The bed bug population has long been on the rise – with the ease and cheapness of travel domestically and internationally, bed bugs have also been hitching a ride on our coattails whenever they can, whether it’s to travel from one city to the next or fly across the Atlantic.

This rapid spread was certainly concerning, but then COVID-19 hit us, and the world ground to a stop.

It would make sense that travel restrictions would stem or even stop the spread of bed bugs, especially as so many hotels and other communal spaces were either empty or hyper-vigilant when it came to cleanliness. But did we really see a drop?


COVID-19 and Bed Bugs

COVID-19 forced many of us to stay largely at home, travel plans were canceled, and we stopped meeting up with family and friends. But perhaps one silver lining is that numbers of this pest have reportedly fallen. New York City’s bed bug ranking fell, and entomologists believe that until humans start moving freely again, the numbers will stay low.

Bed bug companies also reported their revenue falling, as people and businesses had less cause to contact them. This wasn’t necessarily entirely due to a lack of bed bugs – many bed bug professionals believe that the desire to continue social distancing was stronger than the need to have an effective bed bug treatment, and so many homes (especially in multifamily units) have repeatedly relied on DIY treatments they could find at local stores. These treatments aren’t completely effective and are often bad for you.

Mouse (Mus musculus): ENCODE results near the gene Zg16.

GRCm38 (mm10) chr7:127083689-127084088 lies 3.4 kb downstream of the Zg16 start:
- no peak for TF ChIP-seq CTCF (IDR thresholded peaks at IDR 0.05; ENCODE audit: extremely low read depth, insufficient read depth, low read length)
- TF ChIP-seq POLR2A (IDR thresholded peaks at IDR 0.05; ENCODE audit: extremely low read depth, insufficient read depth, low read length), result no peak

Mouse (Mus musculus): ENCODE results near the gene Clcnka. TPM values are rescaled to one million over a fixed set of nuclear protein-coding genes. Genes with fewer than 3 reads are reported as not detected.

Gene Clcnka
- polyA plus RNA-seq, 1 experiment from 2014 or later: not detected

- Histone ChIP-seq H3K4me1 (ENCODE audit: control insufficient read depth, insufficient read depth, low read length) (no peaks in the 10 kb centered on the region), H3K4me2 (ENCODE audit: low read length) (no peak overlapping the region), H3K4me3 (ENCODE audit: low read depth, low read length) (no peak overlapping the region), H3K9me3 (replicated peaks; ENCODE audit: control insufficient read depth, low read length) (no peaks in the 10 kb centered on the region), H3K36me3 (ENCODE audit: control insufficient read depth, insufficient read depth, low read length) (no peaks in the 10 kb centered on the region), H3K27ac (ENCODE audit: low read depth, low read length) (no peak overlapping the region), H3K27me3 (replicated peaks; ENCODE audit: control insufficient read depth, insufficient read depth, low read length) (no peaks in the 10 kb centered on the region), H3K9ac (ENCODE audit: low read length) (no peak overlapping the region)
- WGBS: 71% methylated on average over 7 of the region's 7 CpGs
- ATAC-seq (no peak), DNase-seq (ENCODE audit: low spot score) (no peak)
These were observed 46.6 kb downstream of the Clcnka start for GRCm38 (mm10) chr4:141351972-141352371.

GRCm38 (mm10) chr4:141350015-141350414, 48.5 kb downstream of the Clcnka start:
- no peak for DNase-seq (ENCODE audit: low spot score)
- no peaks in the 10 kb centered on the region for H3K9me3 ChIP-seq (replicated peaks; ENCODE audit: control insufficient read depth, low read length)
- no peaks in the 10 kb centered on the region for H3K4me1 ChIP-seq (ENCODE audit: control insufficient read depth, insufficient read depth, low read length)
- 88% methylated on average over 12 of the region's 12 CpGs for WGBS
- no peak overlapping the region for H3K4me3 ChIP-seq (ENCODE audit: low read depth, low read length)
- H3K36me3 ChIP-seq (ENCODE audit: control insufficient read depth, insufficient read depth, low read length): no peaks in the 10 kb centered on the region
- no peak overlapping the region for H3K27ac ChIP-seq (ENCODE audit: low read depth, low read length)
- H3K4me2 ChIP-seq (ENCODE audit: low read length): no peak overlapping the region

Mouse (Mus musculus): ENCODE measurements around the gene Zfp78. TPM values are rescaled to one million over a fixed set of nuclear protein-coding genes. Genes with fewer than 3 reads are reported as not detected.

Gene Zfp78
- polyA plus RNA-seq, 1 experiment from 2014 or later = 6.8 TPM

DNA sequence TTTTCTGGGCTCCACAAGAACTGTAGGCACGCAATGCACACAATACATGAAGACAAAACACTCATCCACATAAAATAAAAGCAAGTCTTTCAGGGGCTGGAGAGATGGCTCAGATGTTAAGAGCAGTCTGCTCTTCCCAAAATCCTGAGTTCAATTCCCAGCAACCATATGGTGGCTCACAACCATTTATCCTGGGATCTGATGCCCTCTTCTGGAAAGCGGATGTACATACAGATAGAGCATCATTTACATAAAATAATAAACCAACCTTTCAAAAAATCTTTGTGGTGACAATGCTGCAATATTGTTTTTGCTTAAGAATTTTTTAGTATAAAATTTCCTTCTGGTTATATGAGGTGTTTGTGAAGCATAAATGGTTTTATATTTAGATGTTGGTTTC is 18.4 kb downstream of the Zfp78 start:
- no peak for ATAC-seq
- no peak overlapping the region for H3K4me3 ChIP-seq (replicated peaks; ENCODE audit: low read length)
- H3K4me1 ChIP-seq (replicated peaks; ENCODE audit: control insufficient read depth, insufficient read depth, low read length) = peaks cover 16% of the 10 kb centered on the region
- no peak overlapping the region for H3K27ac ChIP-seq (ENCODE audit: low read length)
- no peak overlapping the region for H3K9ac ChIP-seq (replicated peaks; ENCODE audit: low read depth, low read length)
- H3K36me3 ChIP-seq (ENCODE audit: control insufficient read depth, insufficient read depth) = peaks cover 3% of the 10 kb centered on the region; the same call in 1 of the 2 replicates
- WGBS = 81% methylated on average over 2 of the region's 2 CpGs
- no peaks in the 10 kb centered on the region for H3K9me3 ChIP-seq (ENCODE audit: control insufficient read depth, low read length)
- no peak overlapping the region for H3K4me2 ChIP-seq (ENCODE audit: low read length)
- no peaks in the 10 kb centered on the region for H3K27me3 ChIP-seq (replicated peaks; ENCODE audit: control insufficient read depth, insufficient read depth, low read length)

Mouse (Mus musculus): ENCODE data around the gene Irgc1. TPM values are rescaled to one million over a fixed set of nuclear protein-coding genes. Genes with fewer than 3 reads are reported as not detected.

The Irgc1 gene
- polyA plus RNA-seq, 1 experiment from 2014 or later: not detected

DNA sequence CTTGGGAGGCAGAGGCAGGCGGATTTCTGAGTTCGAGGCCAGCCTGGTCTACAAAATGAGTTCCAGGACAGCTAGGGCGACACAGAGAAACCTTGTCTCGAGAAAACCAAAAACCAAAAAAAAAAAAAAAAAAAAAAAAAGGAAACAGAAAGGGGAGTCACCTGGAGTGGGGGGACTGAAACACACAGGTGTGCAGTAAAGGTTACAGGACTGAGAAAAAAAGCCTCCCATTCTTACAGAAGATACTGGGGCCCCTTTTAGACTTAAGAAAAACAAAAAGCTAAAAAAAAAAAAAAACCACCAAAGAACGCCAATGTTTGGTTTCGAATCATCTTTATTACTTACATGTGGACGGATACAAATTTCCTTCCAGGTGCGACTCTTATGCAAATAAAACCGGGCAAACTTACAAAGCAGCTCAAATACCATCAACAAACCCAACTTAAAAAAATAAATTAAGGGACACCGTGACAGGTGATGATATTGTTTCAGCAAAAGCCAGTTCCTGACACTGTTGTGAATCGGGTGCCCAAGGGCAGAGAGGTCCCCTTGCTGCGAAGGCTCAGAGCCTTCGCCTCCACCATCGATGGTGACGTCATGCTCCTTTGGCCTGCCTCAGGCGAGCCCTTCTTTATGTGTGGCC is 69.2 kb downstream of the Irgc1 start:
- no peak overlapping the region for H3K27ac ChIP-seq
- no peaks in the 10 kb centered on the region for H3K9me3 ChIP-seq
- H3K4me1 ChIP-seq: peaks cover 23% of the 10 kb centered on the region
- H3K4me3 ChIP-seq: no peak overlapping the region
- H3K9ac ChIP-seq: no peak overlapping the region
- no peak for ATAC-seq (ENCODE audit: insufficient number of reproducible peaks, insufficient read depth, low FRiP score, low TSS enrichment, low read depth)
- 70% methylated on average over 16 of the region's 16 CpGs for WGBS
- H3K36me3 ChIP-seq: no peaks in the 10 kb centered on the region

Could we be seeing the back of bed bugs?

While it would be nice to think so, the reality is that they are relatively undetectable, and so they can spread easily from one person to the next before they are detected and killed. They can also live for an entire year without blood, and even the most infrequently visited office likely had one or two people pass through its doors within 2020 and 2021.

In the 1940s bed bugs were almost eradicated by pesticides, but they developed a resistance and people began to realize that spraying such potent pesticides in your residence wasn’t such a good idea.

Bed bugs rose again in the early 2000s when it became easy and cheap to travel almost anywhere. It’s likely that this same resurgence will happen again over the coming years, as we hopefully see international travel open up and become as free as it was just a few years ago.


Are we destined to be stuck with bed bugs?

Yes and no – it’s unlikely we’ll ever completely eradicate bed bugs. They are in the same category as fleas and lice, and they are just so transmittable that it is difficult to imagine there will be a time in the near future when they just don’t exist. That’s not to say we can’t keep the numbers low, however.

If businesses in transport and hospitality keep to a strict bed bug treatment and/or detection regime, they’ll be able to keep bed bug numbers down and stop the spread. If the general population becomes more aware of how to detect bed bugs and how easily they can be treated with heat treatments, we may be able to see numbers stop growing and stay under control.


If you’re interested in learning more about bed bugs, DIY bed bug solutions, or how to find a bed bug professional near you, our site provides a wealth of information on all three. Click here to learn more.